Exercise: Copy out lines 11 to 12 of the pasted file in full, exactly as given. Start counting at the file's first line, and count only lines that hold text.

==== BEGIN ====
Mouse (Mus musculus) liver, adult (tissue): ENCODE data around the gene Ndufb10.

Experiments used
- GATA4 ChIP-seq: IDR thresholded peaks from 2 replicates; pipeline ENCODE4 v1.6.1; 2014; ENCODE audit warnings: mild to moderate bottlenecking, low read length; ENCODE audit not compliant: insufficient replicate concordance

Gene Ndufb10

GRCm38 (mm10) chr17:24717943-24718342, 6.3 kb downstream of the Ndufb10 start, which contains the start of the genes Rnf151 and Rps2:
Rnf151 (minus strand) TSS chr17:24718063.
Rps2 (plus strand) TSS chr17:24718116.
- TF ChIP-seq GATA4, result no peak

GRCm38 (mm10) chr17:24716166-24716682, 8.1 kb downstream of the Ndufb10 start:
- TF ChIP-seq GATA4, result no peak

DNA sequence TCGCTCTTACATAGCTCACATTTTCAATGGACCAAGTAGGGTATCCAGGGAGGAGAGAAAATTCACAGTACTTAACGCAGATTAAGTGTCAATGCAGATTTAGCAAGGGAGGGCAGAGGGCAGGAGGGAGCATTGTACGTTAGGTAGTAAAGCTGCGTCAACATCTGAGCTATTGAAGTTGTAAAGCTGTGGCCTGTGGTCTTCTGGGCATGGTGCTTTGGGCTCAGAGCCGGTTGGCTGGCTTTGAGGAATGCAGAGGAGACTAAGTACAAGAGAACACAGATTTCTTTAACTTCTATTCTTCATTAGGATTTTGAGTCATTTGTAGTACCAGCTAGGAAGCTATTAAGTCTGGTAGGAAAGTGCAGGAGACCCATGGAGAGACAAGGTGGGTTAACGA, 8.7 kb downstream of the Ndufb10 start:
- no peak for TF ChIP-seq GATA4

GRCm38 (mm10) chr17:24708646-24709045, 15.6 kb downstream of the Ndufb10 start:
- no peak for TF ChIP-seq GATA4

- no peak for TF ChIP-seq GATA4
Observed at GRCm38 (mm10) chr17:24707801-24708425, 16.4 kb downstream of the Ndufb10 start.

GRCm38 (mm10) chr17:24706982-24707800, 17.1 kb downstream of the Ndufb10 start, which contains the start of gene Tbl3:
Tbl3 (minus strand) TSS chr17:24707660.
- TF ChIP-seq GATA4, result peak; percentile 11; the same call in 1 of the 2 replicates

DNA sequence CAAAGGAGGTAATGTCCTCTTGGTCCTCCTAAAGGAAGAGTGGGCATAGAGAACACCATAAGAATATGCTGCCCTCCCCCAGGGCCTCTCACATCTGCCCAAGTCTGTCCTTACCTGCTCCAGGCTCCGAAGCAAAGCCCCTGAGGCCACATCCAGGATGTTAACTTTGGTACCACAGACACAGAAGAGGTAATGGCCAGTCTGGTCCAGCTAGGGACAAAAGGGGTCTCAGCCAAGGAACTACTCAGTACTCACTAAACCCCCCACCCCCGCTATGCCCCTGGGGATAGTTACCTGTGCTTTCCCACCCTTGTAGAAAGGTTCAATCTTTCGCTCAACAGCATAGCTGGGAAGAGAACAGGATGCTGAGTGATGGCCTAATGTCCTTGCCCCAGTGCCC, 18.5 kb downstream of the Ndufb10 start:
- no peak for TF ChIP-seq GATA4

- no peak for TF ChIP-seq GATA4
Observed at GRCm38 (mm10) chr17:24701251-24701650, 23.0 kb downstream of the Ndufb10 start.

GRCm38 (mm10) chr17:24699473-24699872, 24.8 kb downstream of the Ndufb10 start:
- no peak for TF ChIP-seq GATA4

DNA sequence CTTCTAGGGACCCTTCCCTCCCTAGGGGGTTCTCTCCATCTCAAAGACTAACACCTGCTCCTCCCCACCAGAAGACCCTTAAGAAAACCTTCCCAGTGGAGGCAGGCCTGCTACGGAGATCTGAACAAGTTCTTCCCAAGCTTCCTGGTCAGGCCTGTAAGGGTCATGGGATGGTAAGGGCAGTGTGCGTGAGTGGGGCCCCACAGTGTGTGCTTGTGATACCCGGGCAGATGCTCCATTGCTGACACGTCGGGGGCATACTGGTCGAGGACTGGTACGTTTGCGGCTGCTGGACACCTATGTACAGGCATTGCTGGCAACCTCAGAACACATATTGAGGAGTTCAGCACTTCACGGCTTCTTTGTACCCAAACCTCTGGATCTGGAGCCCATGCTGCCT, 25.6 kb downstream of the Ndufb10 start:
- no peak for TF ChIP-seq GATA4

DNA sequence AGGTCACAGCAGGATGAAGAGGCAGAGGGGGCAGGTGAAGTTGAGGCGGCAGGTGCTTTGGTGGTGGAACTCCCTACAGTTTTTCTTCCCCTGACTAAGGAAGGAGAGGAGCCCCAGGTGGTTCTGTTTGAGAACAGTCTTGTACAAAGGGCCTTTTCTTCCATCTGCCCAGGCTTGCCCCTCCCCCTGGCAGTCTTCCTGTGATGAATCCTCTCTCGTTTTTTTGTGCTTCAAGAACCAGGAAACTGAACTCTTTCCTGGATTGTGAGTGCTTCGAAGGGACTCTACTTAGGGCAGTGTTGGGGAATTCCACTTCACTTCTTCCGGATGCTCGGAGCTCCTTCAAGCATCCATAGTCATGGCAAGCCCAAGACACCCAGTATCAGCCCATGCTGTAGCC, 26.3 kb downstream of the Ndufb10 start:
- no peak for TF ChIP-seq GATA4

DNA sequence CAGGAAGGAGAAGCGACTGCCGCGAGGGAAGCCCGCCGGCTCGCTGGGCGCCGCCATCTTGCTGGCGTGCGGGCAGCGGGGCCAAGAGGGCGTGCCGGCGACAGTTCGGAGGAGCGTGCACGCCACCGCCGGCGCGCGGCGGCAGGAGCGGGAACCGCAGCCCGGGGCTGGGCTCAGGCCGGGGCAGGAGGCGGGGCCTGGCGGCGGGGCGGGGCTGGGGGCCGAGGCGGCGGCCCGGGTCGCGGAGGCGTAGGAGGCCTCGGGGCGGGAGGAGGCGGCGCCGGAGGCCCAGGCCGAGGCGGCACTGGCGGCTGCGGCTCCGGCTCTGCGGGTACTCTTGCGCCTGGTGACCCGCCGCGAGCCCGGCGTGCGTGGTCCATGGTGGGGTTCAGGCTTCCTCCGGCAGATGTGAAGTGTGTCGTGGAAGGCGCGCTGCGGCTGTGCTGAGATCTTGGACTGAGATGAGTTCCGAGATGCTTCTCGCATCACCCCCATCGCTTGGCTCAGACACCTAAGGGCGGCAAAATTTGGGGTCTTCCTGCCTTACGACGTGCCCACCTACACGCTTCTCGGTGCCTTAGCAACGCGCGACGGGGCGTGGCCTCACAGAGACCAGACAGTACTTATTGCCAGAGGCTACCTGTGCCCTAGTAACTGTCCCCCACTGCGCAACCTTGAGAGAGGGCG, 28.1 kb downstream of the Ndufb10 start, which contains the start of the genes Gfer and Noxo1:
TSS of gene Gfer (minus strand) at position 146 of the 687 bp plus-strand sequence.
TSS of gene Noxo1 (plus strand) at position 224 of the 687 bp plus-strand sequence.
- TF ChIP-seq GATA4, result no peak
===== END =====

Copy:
DNA sequence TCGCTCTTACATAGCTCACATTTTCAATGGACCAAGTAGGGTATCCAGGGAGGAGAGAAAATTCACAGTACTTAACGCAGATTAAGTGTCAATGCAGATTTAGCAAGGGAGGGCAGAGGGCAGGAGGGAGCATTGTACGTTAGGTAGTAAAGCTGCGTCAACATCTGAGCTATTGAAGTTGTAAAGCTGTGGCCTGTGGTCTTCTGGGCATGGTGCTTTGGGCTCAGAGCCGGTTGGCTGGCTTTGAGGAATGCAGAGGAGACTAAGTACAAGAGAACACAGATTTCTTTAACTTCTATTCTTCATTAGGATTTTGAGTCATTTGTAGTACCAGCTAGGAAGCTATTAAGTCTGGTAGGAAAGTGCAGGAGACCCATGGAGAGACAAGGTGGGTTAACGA, 8.7 kb downstream of the Ndufb10 start:
- no peak for TF ChIP-seq GATA4